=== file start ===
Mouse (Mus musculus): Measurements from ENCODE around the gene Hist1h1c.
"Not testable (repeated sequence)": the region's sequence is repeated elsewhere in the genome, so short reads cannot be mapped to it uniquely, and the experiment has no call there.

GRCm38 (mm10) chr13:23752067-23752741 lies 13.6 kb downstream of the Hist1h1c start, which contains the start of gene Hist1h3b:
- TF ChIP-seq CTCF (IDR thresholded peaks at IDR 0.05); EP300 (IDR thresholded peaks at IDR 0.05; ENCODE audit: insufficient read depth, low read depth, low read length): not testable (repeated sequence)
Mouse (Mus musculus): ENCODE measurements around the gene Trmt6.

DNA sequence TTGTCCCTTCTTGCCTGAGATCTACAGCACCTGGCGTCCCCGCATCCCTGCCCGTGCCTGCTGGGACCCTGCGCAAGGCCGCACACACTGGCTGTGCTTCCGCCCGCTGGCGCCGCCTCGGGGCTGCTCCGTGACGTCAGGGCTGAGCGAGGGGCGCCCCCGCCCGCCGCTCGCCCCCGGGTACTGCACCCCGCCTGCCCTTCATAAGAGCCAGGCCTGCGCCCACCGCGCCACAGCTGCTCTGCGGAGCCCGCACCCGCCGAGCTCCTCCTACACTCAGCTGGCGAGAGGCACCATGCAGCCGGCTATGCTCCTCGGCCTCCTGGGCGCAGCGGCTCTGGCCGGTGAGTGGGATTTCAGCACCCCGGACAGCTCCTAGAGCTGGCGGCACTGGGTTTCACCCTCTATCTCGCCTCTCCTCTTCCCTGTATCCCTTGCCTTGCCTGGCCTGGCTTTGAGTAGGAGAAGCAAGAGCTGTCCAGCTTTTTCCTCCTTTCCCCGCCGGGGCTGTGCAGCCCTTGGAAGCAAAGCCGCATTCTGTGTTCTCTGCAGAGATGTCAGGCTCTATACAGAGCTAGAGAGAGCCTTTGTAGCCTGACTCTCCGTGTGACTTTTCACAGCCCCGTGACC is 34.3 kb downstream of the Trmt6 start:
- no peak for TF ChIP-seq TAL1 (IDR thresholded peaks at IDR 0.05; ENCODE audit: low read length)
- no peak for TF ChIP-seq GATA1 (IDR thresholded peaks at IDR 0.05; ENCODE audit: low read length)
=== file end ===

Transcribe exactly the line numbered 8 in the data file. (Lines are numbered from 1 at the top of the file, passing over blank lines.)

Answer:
- no peak for TF ChIP-seq GATA1 (IDR thresholded peaks at IDR 0.05; ENCODE audit: low read length)